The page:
Wednesday 6 September 2023

The law of praying (6): Negotiating with God

We are looking at a section from the Canon of the Mass each week, to learn what the ‘law of praying’ has to teach us about what we believe. You can find the previous posts in this series in our reflections archive.

Therefore, Lord, we pray:
graciously accept this oblation of our service,
that of your whole family;
order our days in your peace,
and command that we be delivered from eternal damnation
and counted among the flock of those you have chosen.
Through Christ our Lord. Amen.

Our Roman way of praying draws on very ancient Roman ways of speaking to God. A covenant is a legal contract. The New and Eternal Covenant that the priest is taking part in is a legal exchange between the Church and God — and therefore there are hints of legal terminology as we form our prayer. This ‘therefore’ is not the first we have seen in our prayer so far. We are building an argument. This ‘therefore’ follows on, but from what? We have already seen that because we are in communion with the Pope and the Bishop therefore we are members of the Church founded by Christ. And because we are members of his Church therefore we know we are in communion with the saints in heaven. And because we are in communion with the Church on earth and in heaven therefore we have the confidence to pray…

Therefore, we ask God to accept the offering of our service (an ‘oblation’ is simply an ‘offering’), which is Pope St Leo the Great’s rather fancy way of saying, ‘accept the offering we make of ourselves, your servants’. We unite ourselves to Christ as he offers himself to the Father. We are reminded that the Church is a family. We ask for some rather obviously good things for that family, including that we be numbered among the sheep rather than the goats (Matt. 25). But if anything, this section builds suspense. It’s like the deep breath before plunging underwater, since things are now about to get really serious.

Be pleased, O God, we pray,
to bless, acknowledge,
and approve this offering in every respect;
make it spiritual and acceptable,
so that it may become for us
the Body and Blood of your most beloved Son,
our Lord Jesus Christ.

If we really want to get the sense of this section, we might translate the beginning of this paragraph as follows:

Which aforesaid offering, we ask you, O God, in every respect:
deign to make blessed, written-up [adscriptam], ratified [ratam], rational and acceptable…

Just as a legal document covers every base so as to close off every loophole, we leave no room for misunderstanding in what we are asking from God. This is not the first time we have had this kind of repetitive pattern and it certainly won’t be the last. The Canon is filled with them. Here, we insist that God makes note of our sacrifice on a list. He must write it down so that there’s a record that we were here and we fulfilled our duties towards him. We’re not taking any chances! We want it ratified too — we want to make sure that what we do is valid and approved. And we ask him to make it ‘reasonable’ or ‘rational’. We are asking him to make sure our offering has a rational soul — that is, a human soul. This is not the sacrifice of a dead irrational animal like the sacrifices of the Temple. It is not even the offering of Christ’s dead body, separated from his rational soul. Our bread and wine are about to become the living Body and Blood of Christ, united forever with his rational human soul, united forever with the Logos, the eternal Word.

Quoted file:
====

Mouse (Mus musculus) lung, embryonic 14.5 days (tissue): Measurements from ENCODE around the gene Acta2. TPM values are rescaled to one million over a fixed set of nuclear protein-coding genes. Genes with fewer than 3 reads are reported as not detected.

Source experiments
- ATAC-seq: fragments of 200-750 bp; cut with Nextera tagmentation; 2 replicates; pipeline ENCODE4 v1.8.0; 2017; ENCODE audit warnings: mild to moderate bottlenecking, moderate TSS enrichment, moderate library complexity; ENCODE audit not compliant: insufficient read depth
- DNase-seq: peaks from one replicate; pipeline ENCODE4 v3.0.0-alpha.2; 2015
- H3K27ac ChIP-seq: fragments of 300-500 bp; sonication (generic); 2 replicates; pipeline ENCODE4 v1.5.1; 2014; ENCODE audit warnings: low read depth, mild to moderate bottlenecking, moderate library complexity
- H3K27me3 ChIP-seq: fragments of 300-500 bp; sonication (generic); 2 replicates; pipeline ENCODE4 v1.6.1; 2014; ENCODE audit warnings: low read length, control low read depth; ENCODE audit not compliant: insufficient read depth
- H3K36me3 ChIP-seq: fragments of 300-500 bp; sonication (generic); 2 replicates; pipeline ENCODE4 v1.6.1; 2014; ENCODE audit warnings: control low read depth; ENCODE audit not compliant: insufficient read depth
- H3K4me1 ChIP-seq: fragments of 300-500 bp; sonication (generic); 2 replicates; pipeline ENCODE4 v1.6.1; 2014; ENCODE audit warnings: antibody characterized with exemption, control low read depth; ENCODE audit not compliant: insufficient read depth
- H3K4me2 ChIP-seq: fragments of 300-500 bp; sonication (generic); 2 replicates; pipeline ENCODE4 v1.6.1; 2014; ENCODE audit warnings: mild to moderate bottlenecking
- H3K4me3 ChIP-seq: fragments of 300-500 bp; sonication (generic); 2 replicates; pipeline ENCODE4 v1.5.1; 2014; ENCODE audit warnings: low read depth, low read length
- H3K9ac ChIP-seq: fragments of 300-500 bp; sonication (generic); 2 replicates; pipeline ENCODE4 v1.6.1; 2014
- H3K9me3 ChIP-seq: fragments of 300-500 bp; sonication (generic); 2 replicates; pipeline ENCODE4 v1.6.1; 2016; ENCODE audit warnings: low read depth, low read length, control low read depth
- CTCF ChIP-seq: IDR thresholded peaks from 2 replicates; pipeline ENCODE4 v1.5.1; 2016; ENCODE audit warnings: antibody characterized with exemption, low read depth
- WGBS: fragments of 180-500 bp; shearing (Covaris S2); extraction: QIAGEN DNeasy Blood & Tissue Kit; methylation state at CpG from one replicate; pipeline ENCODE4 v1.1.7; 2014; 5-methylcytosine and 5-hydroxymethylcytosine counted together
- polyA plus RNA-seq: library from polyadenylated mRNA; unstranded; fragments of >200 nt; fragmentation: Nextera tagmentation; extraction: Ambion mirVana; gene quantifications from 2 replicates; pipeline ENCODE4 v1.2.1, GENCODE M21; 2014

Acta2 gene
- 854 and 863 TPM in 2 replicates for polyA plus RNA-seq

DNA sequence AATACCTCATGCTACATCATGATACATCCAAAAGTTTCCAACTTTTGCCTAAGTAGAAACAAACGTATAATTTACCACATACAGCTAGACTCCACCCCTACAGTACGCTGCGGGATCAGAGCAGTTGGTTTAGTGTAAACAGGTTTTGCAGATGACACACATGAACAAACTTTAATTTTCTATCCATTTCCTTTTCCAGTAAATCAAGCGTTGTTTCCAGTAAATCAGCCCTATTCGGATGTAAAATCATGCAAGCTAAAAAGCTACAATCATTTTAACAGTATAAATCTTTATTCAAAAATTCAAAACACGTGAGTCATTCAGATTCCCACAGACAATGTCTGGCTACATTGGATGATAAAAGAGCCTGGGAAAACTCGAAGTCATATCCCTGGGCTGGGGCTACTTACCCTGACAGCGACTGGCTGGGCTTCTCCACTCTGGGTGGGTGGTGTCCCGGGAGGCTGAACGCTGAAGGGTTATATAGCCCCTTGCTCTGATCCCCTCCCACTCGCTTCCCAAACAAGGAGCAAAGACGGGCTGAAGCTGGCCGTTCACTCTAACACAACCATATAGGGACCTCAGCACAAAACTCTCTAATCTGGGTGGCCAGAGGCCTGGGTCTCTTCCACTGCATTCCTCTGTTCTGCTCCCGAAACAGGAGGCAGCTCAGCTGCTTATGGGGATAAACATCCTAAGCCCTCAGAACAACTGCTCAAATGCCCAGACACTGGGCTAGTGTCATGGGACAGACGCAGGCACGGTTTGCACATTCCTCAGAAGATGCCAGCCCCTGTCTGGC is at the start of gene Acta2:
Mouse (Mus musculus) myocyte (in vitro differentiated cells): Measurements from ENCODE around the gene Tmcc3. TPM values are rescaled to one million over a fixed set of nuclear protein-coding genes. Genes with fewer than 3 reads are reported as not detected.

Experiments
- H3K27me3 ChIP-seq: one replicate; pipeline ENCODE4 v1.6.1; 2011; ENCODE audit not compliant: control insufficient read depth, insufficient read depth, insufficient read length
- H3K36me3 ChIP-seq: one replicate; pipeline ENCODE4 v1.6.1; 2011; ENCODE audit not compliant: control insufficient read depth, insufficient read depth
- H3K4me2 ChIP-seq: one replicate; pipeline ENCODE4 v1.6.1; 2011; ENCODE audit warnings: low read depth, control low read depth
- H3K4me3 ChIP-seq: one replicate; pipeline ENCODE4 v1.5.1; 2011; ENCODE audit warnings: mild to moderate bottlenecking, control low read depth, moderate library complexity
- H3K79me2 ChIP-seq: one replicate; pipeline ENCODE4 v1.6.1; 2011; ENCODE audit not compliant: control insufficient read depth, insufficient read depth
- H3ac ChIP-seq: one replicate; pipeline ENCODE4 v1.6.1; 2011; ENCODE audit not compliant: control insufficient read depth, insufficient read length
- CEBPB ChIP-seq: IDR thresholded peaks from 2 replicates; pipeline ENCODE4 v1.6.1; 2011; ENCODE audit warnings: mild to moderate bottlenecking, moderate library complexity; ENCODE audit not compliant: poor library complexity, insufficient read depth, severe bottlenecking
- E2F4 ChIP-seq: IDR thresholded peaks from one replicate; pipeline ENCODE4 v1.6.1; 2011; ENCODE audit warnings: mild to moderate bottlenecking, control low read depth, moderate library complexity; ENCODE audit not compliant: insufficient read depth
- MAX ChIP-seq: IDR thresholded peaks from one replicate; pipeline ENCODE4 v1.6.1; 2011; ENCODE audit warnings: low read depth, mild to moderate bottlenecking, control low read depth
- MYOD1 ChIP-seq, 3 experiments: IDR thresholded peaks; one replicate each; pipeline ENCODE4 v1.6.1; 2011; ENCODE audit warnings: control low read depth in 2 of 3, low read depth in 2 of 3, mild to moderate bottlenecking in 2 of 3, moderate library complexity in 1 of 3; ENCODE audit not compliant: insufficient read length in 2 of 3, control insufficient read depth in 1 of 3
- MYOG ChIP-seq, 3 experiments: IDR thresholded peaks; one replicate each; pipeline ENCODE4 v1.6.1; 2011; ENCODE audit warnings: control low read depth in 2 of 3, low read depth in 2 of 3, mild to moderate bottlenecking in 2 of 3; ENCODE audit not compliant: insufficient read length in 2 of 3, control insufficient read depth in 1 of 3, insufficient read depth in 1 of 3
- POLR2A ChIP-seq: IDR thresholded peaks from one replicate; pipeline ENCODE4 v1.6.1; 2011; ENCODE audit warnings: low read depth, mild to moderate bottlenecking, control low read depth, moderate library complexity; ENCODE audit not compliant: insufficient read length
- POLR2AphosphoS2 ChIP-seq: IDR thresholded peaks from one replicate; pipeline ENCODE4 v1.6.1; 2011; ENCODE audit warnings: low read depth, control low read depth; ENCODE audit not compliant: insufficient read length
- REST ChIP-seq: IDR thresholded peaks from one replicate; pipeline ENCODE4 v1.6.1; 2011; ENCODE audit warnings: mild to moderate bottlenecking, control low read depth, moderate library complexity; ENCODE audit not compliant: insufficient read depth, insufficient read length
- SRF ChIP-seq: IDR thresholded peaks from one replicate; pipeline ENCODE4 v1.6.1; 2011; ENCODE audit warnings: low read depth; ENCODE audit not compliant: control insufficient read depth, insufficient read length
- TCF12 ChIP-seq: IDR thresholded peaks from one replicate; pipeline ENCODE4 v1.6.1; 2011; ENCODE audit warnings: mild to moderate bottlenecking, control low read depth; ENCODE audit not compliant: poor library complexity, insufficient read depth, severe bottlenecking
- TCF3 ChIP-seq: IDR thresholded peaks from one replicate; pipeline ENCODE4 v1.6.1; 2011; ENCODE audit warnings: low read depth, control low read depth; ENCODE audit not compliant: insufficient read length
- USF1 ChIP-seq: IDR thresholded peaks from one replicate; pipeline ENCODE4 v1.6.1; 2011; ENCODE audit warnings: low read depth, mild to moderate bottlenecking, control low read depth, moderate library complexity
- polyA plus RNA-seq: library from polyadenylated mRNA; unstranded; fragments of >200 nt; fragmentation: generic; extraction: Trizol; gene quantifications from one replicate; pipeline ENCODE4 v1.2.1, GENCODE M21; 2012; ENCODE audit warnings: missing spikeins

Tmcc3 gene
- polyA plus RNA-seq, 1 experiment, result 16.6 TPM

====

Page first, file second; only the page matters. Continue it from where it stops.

This is not your everyday language of the Roman street. In fact, this use of legalism, repetition and rhetoric is an echo of pre-Christian Roman prayer. It shows us that the first Christians did not in fact speak to God in their normal Latin, but from the earliest centuries knew that they needed a sacred language to remind them they were doing something special. To create this sacred language, they borrowed heavily from even more ancient ways of speaking.

The very ancient Romans thought that the gods were constantly trying to catch them out, much like a genie in a story who finds the loophole in a person’s wish and grants them something they definitely didn’t want. So the Romans were terribly precise and legalistic when they spoke to their gods, and made sure they left nothing out. Now, we do not believe that God deals like that with us. We are talking here to our loving Father, who wants to give us fish, eggs and bread even when we ask for snakes, stones and scorpions (cf. Luke 11). But this way of thinking led to a way of praying that we have inherited. It has become part of our God talk. Just as we don’t think God listens to us more if we call him ‘thou’, and yet we still like to because it’s helpful for us to have a sacred language, so we don’t think that God will catch us out if we forget to ask for the right thing in our prayer. We speak in this way because we find it helpful. It puts us in the right frame of mind for speaking to God, and it means we can be confident that we have asked God for everything that we should.